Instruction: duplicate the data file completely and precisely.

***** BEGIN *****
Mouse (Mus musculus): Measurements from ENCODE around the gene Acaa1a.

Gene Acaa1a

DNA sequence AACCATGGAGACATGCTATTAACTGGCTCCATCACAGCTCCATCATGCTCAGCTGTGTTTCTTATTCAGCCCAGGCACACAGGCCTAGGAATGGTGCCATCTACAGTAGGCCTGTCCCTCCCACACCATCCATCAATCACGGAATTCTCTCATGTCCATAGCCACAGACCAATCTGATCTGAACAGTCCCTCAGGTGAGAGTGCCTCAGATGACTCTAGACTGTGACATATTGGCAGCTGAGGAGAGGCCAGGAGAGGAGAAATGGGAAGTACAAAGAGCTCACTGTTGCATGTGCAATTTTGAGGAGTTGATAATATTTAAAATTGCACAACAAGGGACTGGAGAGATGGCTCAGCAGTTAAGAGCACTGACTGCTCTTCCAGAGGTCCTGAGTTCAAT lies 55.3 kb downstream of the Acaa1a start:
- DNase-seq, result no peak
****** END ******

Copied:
Mouse (Mus musculus): Measurements from ENCODE around the gene Acaa1a.

Gene Acaa1a

DNA sequence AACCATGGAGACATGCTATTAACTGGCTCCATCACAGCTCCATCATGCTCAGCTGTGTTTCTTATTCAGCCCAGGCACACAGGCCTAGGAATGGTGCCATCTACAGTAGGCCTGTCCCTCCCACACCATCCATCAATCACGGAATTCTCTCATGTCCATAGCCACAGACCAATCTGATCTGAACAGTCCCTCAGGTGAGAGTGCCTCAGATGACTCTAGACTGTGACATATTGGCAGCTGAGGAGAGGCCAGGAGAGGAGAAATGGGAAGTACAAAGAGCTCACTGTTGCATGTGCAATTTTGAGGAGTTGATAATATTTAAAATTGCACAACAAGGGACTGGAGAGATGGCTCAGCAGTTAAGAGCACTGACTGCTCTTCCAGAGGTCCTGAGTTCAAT lies 55.3 kb downstream of the Acaa1a start:
- DNase-seq, result no peak